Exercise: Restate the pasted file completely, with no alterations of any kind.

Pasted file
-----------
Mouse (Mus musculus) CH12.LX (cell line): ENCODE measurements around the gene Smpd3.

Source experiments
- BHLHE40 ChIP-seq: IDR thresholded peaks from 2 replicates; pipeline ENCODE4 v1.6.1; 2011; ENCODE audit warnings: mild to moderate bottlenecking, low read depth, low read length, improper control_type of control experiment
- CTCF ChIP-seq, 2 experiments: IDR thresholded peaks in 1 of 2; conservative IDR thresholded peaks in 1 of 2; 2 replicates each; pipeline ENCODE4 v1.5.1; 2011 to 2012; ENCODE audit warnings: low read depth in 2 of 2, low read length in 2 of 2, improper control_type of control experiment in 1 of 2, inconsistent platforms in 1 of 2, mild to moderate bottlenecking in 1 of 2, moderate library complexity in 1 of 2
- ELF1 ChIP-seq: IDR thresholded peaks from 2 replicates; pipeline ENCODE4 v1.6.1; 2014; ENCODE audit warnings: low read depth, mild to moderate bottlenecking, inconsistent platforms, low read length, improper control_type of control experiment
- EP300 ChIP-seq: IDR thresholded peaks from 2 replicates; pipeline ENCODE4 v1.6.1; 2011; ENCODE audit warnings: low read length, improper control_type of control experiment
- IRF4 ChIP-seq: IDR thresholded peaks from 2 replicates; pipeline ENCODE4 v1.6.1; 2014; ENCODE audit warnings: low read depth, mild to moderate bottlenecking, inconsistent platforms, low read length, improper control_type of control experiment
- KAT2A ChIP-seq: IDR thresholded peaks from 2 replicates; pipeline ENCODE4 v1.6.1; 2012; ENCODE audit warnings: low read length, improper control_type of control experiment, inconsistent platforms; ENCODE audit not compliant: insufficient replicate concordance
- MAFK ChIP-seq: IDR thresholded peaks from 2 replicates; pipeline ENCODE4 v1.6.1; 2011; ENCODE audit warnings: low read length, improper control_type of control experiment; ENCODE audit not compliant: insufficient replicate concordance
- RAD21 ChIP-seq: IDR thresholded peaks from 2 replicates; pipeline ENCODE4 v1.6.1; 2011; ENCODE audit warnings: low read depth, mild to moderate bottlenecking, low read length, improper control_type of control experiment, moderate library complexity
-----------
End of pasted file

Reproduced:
Mouse (Mus musculus) CH12.LX (cell line): ENCODE measurements around the gene Smpd3.

Source experiments
- BHLHE40 ChIP-seq: IDR thresholded peaks from 2 replicates; pipeline ENCODE4 v1.6.1; 2011; ENCODE audit warnings: mild to moderate bottlenecking, low read depth, low read length, improper control_type of control experiment
- CTCF ChIP-seq, 2 experiments: IDR thresholded peaks in 1 of 2; conservative IDR thresholded peaks in 1 of 2; 2 replicates each; pipeline ENCODE4 v1.5.1; 2011 to 2012; ENCODE audit warnings: low read depth in 2 of 2, low read length in 2 of 2, improper control_type of control experiment in 1 of 2, inconsistent platforms in 1 of 2, mild to moderate bottlenecking in 1 of 2, moderate library complexity in 1 of 2
- ELF1 ChIP-seq: IDR thresholded peaks from 2 replicates; pipeline ENCODE4 v1.6.1; 2014; ENCODE audit warnings: low read depth, mild to moderate bottlenecking, inconsistent platforms, low read length, improper control_type of control experiment
- EP300 ChIP-seq: IDR thresholded peaks from 2 replicates; pipeline ENCODE4 v1.6.1; 2011; ENCODE audit warnings: low read length, improper control_type of control experiment
- IRF4 ChIP-seq: IDR thresholded peaks from 2 replicates; pipeline ENCODE4 v1.6.1; 2014; ENCODE audit warnings: low read depth, mild to moderate bottlenecking, inconsistent platforms, low read length, improper control_type of control experiment
- KAT2A ChIP-seq: IDR thresholded peaks from 2 replicates; pipeline ENCODE4 v1.6.1; 2012; ENCODE audit warnings: low read length, improper control_type of control experiment, inconsistent platforms; ENCODE audit not compliant: insufficient replicate concordance
- MAFK ChIP-seq: IDR thresholded peaks from 2 replicates; pipeline ENCODE4 v1.6.1; 2011; ENCODE audit warnings: low read length, improper control_type of control experiment; ENCODE audit not compliant: insufficient replicate concordance
- RAD21 ChIP-seq: IDR thresholded peaks from 2 replicates; pipeline ENCODE4 v1.6.1; 2011; ENCODE audit warnings: low read depth, mild to moderate bottlenecking, low read length, improper control_type of control experiment, moderate library complexity